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Is This the End of Aging? How We Can Hold Back the Years

     

There are, it seems, medical breakthroughs nearly every week to help us combat one of the harsh facts of life: aging.

Last week, researchers at Durham University reported that hormone replacement therapy (HRT) in women, designed to replace sex hormones such as oestrogen which fall with age, has been shown to help the brains of middle-aged women work like those of younger women.

And an Oxford University study revealed that a daily aspirin in middle age could help ward off heart disease and cancer over the age of 45 – when the risk of cancer goes up substantially. Indeed, not only are we keeping healthier for longer, we feel younger, too.

A recent study of more than 10,000 people revealed that more than 40 per cent of today’s over-50s feel at least a decade younger than their actual age.

This is borne out by radiant actresses Dame Helen Mirren, 65, Joanna Lumley, 64, and Felicity Kendal, 64, who are hardly examples of what one thinks of as an Old Age Pensioner. By 2020, a quarter of the UK’s population will be more than 60-years-old, with 40 per cent of these over 75. By 2030 within Western Europe, nearly half the population will be over 50.

According to Newcastle University’s Institute for Aging and Health, for the past 200 years life expectancy in the Western world has been increasing at the incredible rate of five hours per day.

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So are our minds and bodies aging at the same rate as they always have done, or are we staving off the aging process? Is it actually possible to decrease our chronological age at a cellular level?

‘There is a genuine physical premise for having younger bodies than your chronological age,’ says Tim Spector, Professor of Genetic Epidemiology at King’s College, London, who is convinced that fit and healthy 50- or 60-year-olds could have the biological age of a 40-year-old.

‘Aging is the process of the body’s repair mechanisms gone wrong,’ says Prof Spector, who is studying aging in 2,500 twins, perfect for separating nature from nurture.

He hopes that by studying the aging of their skin, bone, heart muscle and eyes, he can discover genes that determine how fast we age, to develop anti-aging drugs.

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‘We are continually fighting inflammation and oxidative stress – which is where excess hydrogen ions, a natural by-product of energy production, float around the body and damage the cells. As we get older we have less effective defences.’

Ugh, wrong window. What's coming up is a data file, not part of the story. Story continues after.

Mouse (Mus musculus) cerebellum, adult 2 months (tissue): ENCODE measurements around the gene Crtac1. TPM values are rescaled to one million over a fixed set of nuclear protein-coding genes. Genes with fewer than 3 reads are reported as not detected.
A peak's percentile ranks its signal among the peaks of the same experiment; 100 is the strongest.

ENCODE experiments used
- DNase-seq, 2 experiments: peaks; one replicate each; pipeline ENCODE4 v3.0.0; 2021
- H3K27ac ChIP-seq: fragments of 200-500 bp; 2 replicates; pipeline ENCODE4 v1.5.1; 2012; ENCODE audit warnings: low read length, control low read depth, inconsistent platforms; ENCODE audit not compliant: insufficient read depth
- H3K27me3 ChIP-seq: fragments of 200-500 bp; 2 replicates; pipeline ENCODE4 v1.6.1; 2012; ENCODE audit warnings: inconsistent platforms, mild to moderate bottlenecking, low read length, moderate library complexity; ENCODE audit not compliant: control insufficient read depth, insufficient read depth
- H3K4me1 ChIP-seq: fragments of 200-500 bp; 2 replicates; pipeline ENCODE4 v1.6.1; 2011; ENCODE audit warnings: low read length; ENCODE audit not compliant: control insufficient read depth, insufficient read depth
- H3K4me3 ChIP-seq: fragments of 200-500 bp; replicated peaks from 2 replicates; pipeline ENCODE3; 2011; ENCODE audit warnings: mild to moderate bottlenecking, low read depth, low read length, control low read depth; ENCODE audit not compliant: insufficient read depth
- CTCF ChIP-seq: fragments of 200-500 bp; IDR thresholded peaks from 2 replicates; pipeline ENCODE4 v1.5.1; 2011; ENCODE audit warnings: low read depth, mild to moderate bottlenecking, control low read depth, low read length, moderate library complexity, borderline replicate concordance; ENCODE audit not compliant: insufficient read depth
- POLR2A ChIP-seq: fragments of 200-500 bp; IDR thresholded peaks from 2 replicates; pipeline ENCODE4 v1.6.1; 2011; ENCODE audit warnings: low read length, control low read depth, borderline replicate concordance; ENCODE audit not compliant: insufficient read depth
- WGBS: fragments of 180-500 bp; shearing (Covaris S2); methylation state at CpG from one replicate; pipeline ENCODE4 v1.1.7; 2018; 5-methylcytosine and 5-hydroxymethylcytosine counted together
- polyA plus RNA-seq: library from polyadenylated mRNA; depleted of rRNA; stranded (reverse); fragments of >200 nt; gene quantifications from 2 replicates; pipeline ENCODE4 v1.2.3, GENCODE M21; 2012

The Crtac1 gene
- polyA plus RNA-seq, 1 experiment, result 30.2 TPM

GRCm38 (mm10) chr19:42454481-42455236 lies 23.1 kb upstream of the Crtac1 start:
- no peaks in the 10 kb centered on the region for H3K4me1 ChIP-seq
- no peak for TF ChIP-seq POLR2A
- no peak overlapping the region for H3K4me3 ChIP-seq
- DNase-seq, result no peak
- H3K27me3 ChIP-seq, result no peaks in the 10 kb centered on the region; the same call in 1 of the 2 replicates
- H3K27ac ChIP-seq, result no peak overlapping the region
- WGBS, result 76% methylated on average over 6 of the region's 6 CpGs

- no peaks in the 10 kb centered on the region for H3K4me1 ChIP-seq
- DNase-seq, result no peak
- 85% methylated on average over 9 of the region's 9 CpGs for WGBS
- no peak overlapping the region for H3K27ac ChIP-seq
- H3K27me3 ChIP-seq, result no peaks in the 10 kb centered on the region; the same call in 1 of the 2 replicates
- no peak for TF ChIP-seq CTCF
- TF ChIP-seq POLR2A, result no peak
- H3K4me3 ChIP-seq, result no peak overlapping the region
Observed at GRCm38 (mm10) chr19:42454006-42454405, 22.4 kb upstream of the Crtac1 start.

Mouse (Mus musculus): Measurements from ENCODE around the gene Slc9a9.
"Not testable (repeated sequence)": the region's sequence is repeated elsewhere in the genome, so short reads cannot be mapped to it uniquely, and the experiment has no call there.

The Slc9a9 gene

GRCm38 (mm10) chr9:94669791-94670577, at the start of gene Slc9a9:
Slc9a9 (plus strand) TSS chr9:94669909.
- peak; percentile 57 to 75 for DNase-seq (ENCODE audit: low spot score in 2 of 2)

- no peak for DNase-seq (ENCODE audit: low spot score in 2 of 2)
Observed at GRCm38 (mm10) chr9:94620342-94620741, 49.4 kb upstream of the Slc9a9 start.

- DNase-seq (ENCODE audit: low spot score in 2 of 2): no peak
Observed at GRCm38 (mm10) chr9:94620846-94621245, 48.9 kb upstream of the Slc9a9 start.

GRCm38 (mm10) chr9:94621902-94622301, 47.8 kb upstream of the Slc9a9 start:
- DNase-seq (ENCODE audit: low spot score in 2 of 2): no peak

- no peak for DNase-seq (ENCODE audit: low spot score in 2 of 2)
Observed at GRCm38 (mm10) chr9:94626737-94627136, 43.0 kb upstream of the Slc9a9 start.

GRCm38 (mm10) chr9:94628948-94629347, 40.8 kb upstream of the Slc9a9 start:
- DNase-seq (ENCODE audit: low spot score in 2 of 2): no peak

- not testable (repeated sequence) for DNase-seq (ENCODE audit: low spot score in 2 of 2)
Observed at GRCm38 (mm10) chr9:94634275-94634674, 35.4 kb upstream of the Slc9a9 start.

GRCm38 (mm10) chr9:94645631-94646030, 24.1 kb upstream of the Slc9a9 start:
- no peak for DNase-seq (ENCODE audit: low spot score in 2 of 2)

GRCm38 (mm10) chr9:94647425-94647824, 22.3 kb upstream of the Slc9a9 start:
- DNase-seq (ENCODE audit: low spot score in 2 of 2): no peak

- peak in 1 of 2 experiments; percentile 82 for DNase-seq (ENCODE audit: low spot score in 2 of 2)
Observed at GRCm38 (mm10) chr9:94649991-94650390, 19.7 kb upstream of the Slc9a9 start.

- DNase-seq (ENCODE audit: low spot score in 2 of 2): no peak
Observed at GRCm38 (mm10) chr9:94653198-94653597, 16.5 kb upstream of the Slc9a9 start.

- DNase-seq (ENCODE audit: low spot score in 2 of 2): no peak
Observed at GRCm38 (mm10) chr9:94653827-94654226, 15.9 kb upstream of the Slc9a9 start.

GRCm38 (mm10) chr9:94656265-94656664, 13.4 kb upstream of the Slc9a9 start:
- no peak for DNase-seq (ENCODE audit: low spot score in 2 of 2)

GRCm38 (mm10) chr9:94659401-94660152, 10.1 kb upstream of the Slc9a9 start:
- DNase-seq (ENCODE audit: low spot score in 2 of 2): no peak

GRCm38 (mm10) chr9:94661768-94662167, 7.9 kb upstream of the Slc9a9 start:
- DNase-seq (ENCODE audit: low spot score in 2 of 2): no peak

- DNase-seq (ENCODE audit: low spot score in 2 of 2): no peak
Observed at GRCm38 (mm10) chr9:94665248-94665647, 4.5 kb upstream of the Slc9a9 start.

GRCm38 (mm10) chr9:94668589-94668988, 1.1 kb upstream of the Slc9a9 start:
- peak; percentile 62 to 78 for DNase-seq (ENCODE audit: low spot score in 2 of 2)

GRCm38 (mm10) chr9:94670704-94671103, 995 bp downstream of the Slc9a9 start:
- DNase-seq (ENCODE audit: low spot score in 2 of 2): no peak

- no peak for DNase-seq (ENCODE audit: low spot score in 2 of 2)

One way in which biological age (as opposed to chronological age) can be measured is using markers called telomeres.

‘Every cell in the body has genes, which are carried on chromosomes. At the end of each chromosome is the telomere. As we age, this starts to shorten and fray, leading to cell damage.’

Average telomere levels can be measured in blood tests on our white blood cells.

‘Longevity and aging is not an exact science,’ says Prof Spector.

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‘To an extent the rate of aging and our baseline levels of telomeres are controlled by genes. But smokers tend to have eight years less of telomeres, and obese or unfit people will have theirs shortened by four to eight years.’

Although it is impossible to repair them, we can halt their retreat by changing lifestyle.

‘There is increasing evidence that aging and health in later life could be related to events in childhood, in utero or even in our grandparents,’ says Prof Spector.

‘Social class is another factor. The more money worries you have, the more chronic stress you are under.’

In the study of identical twins it was revealed that the one who married a solicitor had aged less than the one married to a plumber.

Dr Pat Sutlieff, a GP, has been practising for 33 years and she agrees with the hypothesis that we can hold back the years.

Before retiring in June, aged 61, she was seeing patients in the early stages of potentially life-threatening diseases which she was able to treat, therefore delaying years of debilitating ill-health.

‘Because we have access to more treatments, the pattern of disease is changing,’ she says.

‘And there are the beneficial effects of good diet and regular exercise in delaying the development of heart disease and stroke.’

She also believes the initiatives to stop people smoking have produced a reduction in heart disease problems.

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November 29, 2010